Welcome to your weekly instalment of And finally - one-stop shop for quickly catching up on all the wearable tech news from the past seven days.
Let's jump straight to it, shall we...
LG's camera-packing smartwatch incoming
We haven't seen a camera on a smartwatch on note since the halcyon days of the original Samsung Gear. And it wasn't too great a feature on that was it?
But it looks as if Sammy's big Korean rival LG still thinks there's life in a wrist-based snapper yet. The guys at LetsGoDigital have uncovered a patent that details a camera integrated into the band of the smartwatch.
A few different designs are touted with the camera able to move around so as the wearer can take the best pic.
Samsung wants in on smart shoes
LetsGoDigital are at it again, this time detailing a patent from Samsung to do with smart running shoes. The leather and synthetic shoe detailed in the patent would do all the fitness and activity tracking stuff you'd expect - and there's also a suggestion that AI will be built in for virtual coaching.
Samsung, of course, isn't entirely inexperienced in this are - it developed the SmartSuit for the 2018 Winter Olympics.
Apple planning smart clothing
Not to be outdone in the smart clothing department, Apple was granted an original design patent this week for 'Fabric'.
This is hot on the heels of a patent at the end of 2018 that detailed smart fabrics within a glove with integrated circuity and sensors that could include a blood pressure sensor, a respiration sensor, a heart rate sensor and others.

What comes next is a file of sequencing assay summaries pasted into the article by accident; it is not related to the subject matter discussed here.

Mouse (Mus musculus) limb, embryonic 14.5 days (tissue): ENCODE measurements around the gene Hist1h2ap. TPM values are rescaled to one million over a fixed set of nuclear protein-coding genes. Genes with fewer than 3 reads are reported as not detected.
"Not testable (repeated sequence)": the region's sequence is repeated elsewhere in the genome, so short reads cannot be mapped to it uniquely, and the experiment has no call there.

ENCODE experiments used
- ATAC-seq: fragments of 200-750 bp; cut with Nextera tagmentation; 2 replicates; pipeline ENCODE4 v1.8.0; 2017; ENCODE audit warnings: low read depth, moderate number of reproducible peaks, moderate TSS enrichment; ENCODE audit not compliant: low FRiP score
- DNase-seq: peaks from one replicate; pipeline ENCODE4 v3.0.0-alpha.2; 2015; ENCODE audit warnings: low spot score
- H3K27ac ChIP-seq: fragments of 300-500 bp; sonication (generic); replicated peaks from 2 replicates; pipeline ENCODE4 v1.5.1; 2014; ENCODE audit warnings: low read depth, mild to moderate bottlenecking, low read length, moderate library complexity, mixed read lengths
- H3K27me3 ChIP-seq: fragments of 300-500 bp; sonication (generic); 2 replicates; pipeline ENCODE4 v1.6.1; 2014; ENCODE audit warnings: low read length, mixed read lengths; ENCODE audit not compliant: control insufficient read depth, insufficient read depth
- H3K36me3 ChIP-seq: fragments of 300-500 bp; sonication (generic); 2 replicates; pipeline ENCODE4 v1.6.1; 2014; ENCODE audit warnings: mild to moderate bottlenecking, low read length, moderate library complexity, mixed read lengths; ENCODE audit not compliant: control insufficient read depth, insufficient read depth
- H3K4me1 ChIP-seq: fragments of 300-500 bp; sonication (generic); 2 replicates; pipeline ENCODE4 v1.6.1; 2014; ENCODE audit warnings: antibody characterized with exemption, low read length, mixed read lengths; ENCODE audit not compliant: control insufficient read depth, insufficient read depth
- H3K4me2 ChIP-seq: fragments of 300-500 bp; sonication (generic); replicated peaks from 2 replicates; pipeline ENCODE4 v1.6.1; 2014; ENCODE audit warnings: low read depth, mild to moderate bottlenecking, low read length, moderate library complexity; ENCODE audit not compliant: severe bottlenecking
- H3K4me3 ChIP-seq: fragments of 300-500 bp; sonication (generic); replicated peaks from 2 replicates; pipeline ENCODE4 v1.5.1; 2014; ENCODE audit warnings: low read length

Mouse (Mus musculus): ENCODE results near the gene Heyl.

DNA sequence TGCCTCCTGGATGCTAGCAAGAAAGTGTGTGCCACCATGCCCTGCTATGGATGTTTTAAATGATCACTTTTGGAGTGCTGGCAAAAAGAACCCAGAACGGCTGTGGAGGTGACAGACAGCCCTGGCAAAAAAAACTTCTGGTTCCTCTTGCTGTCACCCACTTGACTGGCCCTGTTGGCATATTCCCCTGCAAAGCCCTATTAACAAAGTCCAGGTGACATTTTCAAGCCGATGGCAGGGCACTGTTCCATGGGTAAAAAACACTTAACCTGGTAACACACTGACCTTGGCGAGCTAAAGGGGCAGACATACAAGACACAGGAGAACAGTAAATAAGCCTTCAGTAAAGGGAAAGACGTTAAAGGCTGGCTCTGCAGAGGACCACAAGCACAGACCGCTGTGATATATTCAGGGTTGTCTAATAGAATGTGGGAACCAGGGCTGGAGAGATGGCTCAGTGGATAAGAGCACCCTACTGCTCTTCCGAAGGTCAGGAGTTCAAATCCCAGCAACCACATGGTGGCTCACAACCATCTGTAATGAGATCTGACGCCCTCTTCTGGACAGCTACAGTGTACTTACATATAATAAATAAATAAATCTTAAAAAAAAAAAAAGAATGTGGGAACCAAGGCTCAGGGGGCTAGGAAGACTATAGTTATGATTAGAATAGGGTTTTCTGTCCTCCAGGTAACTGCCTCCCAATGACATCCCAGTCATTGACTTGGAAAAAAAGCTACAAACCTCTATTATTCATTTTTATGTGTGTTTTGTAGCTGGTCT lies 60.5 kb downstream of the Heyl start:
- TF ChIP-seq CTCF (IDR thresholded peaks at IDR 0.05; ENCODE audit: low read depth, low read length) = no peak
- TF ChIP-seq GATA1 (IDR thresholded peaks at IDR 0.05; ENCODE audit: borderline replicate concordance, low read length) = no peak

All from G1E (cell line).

In case you missed it
As well as those juicy rumours above, there's been a fair bit of 'real' news in the world of wearable tech this week. That's not really surprising though as it's CES next week - the busiest week in tech.
Vuzix also announced that its pair of Blade smartglasses are now available to pre-order - they provide wearers with a view of the real world while concurrently allowing AR images to be shown and managed in a window. Check out our Vuzix Blade hands-on for more info.
Finally, Iconic French designer Philippe Starck is once again flexing his designer skills with tech for a wearable that could well end up saving people's lives. Dial takes the form of a flexible and highly resistant waterproof bracelet that houses GPS to help share location data when the surface of the wearable is pressed.
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